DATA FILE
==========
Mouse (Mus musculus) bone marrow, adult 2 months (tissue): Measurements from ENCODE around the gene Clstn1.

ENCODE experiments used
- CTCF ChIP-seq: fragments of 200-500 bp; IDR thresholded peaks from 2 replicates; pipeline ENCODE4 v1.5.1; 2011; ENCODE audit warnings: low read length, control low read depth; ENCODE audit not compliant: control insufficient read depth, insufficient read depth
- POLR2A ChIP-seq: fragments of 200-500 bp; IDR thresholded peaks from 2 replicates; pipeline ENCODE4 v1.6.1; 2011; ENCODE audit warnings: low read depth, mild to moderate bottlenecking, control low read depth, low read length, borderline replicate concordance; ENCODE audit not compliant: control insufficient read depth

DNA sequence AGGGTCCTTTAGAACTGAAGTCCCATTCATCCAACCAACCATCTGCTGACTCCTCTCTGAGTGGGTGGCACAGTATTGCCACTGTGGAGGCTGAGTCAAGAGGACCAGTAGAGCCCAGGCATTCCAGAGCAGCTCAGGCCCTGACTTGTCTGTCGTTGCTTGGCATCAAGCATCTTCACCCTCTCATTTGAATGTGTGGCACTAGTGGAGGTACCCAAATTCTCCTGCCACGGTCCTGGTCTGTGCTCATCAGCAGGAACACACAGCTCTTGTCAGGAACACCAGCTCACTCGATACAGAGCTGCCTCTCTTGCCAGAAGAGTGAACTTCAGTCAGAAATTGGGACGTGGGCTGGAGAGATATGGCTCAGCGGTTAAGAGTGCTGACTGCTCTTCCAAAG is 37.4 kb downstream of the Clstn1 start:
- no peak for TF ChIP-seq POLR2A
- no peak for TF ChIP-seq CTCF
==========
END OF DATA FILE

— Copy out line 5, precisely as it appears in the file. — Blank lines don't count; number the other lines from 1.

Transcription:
DNA sequence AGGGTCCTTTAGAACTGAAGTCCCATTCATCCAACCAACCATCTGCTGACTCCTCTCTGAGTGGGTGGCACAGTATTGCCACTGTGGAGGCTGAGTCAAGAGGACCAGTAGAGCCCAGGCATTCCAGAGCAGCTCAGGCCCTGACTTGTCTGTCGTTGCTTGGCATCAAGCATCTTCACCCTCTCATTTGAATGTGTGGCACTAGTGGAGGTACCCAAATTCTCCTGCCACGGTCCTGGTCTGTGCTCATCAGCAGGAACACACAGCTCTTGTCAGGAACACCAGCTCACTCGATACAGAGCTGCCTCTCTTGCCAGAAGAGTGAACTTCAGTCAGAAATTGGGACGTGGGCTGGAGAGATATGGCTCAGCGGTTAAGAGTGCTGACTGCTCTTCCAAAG is 37.4 kb downstream of the Clstn1 start: